Music of 2014: A year in review

The last 12 months were interesting ones in music. Ignoring pop and rap, because I don’t listen to or enjoy those genre’s – nor do I really think there’s anything interesting happening in them – the rock/metal genres took interesting turns in 2014. One of the most important to note was the complete dearth of new and interesting music in hard rock.

The Foo Fighter’s release, Sonic Highways, was excellent, and a very interesting example of a unique way to record an album, but it didn’t completely blow me away. The new Rise Against album, The Black Market, stood out to me, but again, it wasn’t groundbreaking, it was simply good. Even the “new” Pink Floyd album, The Endless River, failed to blow my mind (nor was it designed to, it was basically a B-sides album for The Division Bell).

Rock was, seemingly, a let down for new music in 2014. A few of my friends have said so as well. Which left me with a single genre (with many sub-genre’s) to fill the void: Metal. Now, I am a self-professed metal head (not a purist, however), so this may not come as much surprise to anyway, but about 90 percent of the music I listened to last year was metal in one form or another. There were quite a few excellent albums released, although none that I would call truly groundbreaking or mind-blowing (I’ll touch on this again later).

This said, here’s a look at my top 10 (metal) albums from 2014:

10. Every Time I Die – From Parts Unknown (maybe?)
Number 10 is a bit of a toss up for me. There are about five albums I’d like to slot in at number 10 but I think I’m going to give it to ETID based on the fact that I saw them live this year, and they put on a phenomenal stage show (as always). Also, “Moor.”

If you haven’t given the new ETID album a listen I recommend starting with track 6 – “Moor” – first. If you’re familiar with ETID, this track will come as a surprise. If you aren’t, will offer an interesting look into their particular brand of metalcore. Beyond “Moor,” the rest of the album is a solid offering from the Buffalo-based group, highlighting Buckely’s impressive vocals and demonstrating how a band nearly two-decades old can still bring some new, impressive force to their music.

9. Caliban – Ghost Empire
Number nine is another metalcore album, with no apologies. Caliban is a fairly recent discovery for me (yeah, I know, weird), and I honestly blown away by this album. The ninth release from the German five-piece, Ghost Empire picks up where I Am Nemesis left off in the evolution of Caliban’s sound and takes it the one step further this band needed I think. The album blends in clean vocals more smoothly than their earlier releases and has some pretty heavy-hitting stand outs on it – specifically tracks 5, 6 and 7, “I Am Ghost,” “Devil’s Night” and “yOUR Song.” If you’re not a Caliban fan, check this album out and maybe give them a second chance, they’ve certainly won me over very quickly.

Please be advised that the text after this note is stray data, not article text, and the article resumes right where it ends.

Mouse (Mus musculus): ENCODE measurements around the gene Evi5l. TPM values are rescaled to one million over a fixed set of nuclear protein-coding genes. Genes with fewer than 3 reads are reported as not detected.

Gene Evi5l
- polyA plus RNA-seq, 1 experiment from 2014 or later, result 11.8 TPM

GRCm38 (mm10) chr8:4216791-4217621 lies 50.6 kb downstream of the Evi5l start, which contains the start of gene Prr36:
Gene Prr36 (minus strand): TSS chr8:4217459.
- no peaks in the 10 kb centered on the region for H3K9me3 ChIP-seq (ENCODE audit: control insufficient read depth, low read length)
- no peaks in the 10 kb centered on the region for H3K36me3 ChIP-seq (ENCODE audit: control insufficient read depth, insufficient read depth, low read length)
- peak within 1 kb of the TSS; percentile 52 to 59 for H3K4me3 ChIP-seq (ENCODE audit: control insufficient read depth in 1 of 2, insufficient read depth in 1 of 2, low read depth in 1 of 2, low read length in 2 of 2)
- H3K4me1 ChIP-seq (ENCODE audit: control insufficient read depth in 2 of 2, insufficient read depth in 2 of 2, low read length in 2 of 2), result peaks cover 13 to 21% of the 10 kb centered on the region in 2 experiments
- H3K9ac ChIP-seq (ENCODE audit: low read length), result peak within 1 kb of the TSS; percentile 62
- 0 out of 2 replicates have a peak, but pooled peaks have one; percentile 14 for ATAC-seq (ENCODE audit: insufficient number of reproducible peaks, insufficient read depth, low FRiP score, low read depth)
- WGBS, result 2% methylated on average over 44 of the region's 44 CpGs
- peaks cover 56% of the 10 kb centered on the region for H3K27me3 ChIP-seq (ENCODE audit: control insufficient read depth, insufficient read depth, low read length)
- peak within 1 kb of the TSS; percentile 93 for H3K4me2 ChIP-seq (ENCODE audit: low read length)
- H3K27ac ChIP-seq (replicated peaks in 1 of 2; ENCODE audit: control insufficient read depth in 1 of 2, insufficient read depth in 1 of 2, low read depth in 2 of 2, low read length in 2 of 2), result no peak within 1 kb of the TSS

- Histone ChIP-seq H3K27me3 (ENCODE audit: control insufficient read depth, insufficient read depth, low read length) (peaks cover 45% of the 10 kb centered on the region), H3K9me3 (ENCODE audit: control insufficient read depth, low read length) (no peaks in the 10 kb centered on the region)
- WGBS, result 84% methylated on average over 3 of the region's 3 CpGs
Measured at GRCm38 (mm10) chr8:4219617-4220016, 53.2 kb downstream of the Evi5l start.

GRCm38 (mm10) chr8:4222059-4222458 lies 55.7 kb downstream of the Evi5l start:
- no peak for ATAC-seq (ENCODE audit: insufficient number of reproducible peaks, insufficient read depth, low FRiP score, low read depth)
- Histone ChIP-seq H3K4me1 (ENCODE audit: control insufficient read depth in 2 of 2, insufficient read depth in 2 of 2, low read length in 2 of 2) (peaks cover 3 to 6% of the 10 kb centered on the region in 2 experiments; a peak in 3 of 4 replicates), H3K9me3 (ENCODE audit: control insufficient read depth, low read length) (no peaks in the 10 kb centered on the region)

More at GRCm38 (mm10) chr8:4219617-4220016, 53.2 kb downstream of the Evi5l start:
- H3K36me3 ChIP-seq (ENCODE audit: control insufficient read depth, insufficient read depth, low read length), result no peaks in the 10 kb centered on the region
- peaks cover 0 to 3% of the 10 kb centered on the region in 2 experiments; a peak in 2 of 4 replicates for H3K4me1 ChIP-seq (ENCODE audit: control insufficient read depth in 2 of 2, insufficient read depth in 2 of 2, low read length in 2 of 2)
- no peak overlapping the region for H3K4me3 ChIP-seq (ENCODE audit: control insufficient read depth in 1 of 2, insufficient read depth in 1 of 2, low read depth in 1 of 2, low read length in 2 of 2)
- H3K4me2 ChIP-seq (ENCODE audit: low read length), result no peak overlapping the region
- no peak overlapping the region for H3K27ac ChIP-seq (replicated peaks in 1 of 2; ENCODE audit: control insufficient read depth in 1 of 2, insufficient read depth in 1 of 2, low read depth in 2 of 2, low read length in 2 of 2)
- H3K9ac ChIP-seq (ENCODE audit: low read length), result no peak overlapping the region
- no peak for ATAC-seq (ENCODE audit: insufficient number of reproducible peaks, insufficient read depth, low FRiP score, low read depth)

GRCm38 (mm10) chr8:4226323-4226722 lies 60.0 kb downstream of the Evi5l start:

8. Primordial – Where Greater Men Have Fallen
A fairly later release of 2014, the eighth album from old-school folk metaler’s Primordial was an excellent addition to the year. With their particular blend of black metal and Irish folk music, Primordial has been a favorite of mine since I was introduced to folk metal and they continue to impress. Where Greater Men Have Fallen provides a solid entrant into the annals of folk metal that I believe holds up equally well against the subgenre’s earlier contributions and modern metal. If you’re a fan of black metal, folk metal or even Irish folk music, I highly recommend giving the album a listen.

7. Mastodon – Once More ‘Round The Sun
Mastodon certainly make waves with their followup to 2011’s The Hunter. While I personally wasn’t a huge fan of The Hunter, it was arguably a critical step on the path from the band’s earlier releases and Once More… Between the controversy over twerking in the music video for “The Motherload,” and the immediate fanfare over the album’s first single, “High Road,” Once More ‘Round The Sun made it onto a lot of top metal album lists this year, and mine is no exception. It’s difficult for me to pin down what I like so much about the album, other than it’s true to form for a band that hasn’t disappointed me yet, even with my general “meh” feelings about The Hunter, and continues to evolve their sound in interesting ways. *The below video is potentially NSFW.*

6. Agalloch – The Serpent & The Sphere